“Over the past year, 44 percent of Western Australian households experienced financial stress and just over 13 percent could not pay their electricity, gas or phone bills on time.
“In Perth’s northern suburbs, 30 percent of clients presenting to our financial counselling services are individuals struggling to pay their utility bill in the past six months, with the average utilities debt having jumped from $250 to $1,500 since 2016.
“People are not simply struggling with the jump in prices, but juggling multiple bills. Families and individuals already on tight budgets are sacrificing other essential items, such as food and medications, just to cover power bills.”
Mr Carter said Anglicare WA’s Financial Counselling services are helping eligible clients with advice on reducing energy bills, access to Hardship Utility Grants and negotiating repayment plans with gas and electricity companies. In the last year more than 3,000 people used the service.
“We can also help eligible clients with no-interest loans of up to $1,500 so they can buy more energy efficient white goods to lower their bills,” Mr Carter said.
Mr Carter said monies raised from the Spring Appeal would go towards a range of services provided by his organisation, including support for homeless people and counselling services for children experiencing domestic violence.
“Our Spring Appeal is a reminder that supporting vulnerable Western Australians is something we do throughout the entire year, and we look to generous members of the public to assist us in this work,” Mr Carter said.
Click here to read more, or make a donation by calling Anglicare WA on 9263 2091.
Churches to provide support to refugees to prevent them being forced back to danger
The Very Reverend Peter Catt, Anglican Dean of Brisbane has called on Australians to support a network of agencies who will provide necessary shelter and support to refugees whose income support and accommodation has been removed by the Turnbull government.
Launching an appeal for funds, the Rev Peter Catt, Chair of the Australian Churches Refugee Taskforce, said it would ensure people who have come to Australia seeking safety and protection, will be supported, so that they will not choose to return to places of harm through desperation.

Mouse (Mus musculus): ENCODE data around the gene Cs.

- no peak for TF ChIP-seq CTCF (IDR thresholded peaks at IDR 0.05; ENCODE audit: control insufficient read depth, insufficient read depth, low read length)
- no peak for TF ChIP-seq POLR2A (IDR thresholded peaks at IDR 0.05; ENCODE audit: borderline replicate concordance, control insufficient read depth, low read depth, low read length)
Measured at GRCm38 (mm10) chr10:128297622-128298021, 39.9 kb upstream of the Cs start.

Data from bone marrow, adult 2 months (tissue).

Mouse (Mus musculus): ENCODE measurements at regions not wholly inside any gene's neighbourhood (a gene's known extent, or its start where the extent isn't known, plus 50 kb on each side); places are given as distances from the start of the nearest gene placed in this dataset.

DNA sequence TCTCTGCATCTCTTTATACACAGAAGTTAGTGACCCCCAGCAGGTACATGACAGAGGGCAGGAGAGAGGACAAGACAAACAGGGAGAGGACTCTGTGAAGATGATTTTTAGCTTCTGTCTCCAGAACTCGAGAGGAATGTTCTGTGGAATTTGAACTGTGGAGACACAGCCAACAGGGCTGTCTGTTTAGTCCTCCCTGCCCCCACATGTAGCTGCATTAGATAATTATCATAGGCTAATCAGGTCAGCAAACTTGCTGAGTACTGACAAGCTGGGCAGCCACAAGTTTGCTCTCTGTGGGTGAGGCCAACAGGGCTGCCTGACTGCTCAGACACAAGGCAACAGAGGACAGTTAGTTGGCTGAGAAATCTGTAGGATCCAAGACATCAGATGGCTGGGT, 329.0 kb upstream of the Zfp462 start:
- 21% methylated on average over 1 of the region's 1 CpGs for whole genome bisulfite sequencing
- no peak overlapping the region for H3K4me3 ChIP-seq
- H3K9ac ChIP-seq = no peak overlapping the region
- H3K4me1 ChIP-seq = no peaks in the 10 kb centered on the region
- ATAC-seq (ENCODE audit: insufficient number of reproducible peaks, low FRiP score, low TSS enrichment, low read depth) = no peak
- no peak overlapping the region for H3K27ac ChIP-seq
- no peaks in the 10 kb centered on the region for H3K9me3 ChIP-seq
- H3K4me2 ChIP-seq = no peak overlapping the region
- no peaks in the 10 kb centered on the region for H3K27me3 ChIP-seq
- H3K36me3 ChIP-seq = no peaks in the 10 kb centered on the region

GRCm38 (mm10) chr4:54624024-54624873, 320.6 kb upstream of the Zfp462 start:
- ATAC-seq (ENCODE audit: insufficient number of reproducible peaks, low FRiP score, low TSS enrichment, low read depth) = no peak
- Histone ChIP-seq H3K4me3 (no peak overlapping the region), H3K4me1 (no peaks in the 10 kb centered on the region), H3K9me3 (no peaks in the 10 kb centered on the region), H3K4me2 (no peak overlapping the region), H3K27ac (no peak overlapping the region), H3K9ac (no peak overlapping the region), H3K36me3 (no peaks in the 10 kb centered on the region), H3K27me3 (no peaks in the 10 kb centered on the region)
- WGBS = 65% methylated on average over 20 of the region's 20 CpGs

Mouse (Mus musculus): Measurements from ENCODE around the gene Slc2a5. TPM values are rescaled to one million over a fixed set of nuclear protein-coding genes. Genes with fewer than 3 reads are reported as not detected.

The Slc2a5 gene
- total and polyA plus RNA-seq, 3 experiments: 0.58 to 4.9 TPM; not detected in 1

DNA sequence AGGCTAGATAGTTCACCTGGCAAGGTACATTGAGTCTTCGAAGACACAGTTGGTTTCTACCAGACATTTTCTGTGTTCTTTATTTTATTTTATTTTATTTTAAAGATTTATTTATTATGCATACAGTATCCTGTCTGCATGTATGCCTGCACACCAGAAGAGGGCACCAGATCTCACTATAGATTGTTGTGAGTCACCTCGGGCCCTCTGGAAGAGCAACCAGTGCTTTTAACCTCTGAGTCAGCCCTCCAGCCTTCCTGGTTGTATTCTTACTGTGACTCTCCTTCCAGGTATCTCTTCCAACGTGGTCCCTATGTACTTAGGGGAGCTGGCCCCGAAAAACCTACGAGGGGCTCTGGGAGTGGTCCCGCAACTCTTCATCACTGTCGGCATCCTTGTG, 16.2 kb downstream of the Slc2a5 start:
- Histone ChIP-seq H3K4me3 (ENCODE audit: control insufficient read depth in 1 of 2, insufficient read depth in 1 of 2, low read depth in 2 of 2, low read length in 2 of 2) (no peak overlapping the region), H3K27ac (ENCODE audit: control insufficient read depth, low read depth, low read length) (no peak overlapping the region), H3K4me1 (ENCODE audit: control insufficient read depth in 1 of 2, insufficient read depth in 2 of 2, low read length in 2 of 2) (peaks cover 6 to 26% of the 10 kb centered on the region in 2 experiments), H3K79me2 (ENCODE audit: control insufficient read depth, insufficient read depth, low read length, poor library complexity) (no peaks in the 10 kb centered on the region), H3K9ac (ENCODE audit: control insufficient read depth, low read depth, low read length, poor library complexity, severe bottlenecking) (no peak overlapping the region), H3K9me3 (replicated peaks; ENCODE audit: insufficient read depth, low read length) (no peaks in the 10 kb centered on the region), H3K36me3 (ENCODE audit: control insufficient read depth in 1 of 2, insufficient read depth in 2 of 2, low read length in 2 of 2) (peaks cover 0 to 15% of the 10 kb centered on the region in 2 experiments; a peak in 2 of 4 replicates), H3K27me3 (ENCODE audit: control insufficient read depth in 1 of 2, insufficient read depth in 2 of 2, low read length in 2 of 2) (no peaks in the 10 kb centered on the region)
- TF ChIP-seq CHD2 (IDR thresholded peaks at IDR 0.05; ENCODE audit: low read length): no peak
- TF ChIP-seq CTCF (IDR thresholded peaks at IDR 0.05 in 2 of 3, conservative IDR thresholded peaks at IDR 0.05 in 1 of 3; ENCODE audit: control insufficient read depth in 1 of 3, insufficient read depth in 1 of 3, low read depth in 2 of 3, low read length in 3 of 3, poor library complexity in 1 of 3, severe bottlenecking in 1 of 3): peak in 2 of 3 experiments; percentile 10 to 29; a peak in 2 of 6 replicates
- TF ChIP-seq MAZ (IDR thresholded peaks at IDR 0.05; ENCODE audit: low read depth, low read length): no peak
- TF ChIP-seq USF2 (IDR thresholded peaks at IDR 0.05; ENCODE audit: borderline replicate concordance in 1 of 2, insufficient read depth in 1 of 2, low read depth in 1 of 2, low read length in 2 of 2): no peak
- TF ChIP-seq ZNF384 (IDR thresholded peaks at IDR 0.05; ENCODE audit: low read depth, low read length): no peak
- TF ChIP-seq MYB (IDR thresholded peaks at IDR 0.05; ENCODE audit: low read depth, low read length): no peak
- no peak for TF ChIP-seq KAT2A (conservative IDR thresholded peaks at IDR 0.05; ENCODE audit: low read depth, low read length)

“The people under attack are those who were offered Sanctuary last year,” Rev Catt said. “The Sanctuary offer is still on the table should the government make moves to forcibly remove these people.
“Our offer of Sanctuary precipitated a huge outpouring of support as the community recognised that the government was preparing to send people, including children, to places of harm. This lead to schools, hospitals and most states and territories being declared places of sanctuary, safety and welcome.
“We were very encouraged by this and call on the government to reverse its latest attempt to return these people, including children, to places of harm, such as Manus and Nauru, by starving them into it.
"Yesterday, over forty men and women went into an appointment with immigration, emerging penniless, without housing and terrified of returning to harm on Manus and Nauru. Among them were pregnant women and women that came to Australia for treatment after being sexually assaulted on Nauru.
We will not stand by and allow them to be made destitute and forced back to danger on Nauru. When this government is cruel, the community will be kind.”
The agencies include the Asylum Seeker Centre in Sydney, the Romero Centre in Brisbane and the Asylum Seeker Resource Centre in Melbourne and others.
Click here to read more or donate to the appeal by visiting www.refugeecouncil.org.au/take-action/let-them-stay-donate.